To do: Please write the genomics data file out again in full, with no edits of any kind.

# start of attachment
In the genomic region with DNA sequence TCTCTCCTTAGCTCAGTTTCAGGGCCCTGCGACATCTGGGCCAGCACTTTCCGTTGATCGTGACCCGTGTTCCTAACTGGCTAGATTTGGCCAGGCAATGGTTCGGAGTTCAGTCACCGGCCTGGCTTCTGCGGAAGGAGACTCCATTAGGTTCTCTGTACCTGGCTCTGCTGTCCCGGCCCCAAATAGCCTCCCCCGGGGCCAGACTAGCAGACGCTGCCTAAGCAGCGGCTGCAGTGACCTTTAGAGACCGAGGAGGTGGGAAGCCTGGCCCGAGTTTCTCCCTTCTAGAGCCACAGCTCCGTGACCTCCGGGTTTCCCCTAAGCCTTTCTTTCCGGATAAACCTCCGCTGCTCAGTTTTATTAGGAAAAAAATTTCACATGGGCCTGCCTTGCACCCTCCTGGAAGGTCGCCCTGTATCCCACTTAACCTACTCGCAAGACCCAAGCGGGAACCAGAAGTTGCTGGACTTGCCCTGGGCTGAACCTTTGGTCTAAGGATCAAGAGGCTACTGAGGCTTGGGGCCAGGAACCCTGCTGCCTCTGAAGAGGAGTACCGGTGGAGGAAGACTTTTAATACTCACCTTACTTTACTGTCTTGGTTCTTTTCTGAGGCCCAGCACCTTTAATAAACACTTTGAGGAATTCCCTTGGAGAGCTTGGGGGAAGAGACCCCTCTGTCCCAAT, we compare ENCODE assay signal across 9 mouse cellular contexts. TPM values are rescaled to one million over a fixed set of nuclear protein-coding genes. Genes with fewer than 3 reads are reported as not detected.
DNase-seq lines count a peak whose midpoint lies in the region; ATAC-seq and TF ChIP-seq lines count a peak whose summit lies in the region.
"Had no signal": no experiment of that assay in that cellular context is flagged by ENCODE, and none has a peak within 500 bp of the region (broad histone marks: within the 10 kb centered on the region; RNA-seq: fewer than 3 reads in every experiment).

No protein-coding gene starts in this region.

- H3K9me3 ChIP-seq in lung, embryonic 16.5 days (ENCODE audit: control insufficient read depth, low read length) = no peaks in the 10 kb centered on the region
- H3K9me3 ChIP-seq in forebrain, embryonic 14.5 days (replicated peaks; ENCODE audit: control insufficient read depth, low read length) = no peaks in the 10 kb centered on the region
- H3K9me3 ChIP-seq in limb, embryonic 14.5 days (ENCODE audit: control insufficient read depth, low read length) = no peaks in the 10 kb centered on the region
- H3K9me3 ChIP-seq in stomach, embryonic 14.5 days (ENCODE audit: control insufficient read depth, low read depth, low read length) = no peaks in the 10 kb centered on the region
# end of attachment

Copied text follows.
In the genomic region with DNA sequence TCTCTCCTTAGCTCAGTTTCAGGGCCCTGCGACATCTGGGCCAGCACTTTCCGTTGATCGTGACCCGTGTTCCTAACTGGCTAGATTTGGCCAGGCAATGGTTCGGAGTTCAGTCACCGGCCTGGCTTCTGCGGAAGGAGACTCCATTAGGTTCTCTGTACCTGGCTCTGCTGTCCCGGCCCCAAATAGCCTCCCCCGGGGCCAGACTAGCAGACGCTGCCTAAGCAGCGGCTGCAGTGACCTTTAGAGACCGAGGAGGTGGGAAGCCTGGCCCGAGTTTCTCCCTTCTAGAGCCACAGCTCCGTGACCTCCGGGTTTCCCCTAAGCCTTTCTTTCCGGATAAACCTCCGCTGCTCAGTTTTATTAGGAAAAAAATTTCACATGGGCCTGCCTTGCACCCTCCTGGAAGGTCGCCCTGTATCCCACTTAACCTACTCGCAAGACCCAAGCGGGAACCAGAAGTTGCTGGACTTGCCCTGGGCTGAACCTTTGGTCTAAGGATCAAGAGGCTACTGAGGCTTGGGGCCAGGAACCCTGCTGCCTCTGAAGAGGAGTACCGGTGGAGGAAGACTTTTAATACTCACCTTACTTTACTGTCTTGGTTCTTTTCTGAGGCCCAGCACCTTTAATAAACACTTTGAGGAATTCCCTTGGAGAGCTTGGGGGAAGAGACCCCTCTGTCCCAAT, we compare ENCODE assay signal across 9 mouse cellular contexts. TPM values are rescaled to one million over a fixed set of nuclear protein-coding genes. Genes with fewer than 3 reads are reported as not detected.
DNase-seq lines count a peak whose midpoint lies in the region; ATAC-seq and TF ChIP-seq lines count a peak whose summit lies in the region.
"Had no signal": no experiment of that assay in that cellular context is flagged by ENCODE, and none has a peak within 500 bp of the region (broad histone marks: within the 10 kb centered on the region; RNA-seq: fewer than 3 reads in every experiment).

No protein-coding gene starts in this region.

- H3K9me3 ChIP-seq in lung, embryonic 16.5 days (ENCODE audit: control insufficient read depth, low read length) = no peaks in the 10 kb centered on the region
- H3K9me3 ChIP-seq in forebrain, embryonic 14.5 days (replicated peaks; ENCODE audit: control insufficient read depth, low read length) = no peaks in the 10 kb centered on the region
- H3K9me3 ChIP-seq in limb, embryonic 14.5 days (ENCODE audit: control insufficient read depth, low read length) = no peaks in the 10 kb centered on the region
- H3K9me3 ChIP-seq in stomach, embryonic 14.5 days (ENCODE audit: control insufficient read depth, low read depth, low read length) = no peaks in the 10 kb centered on the region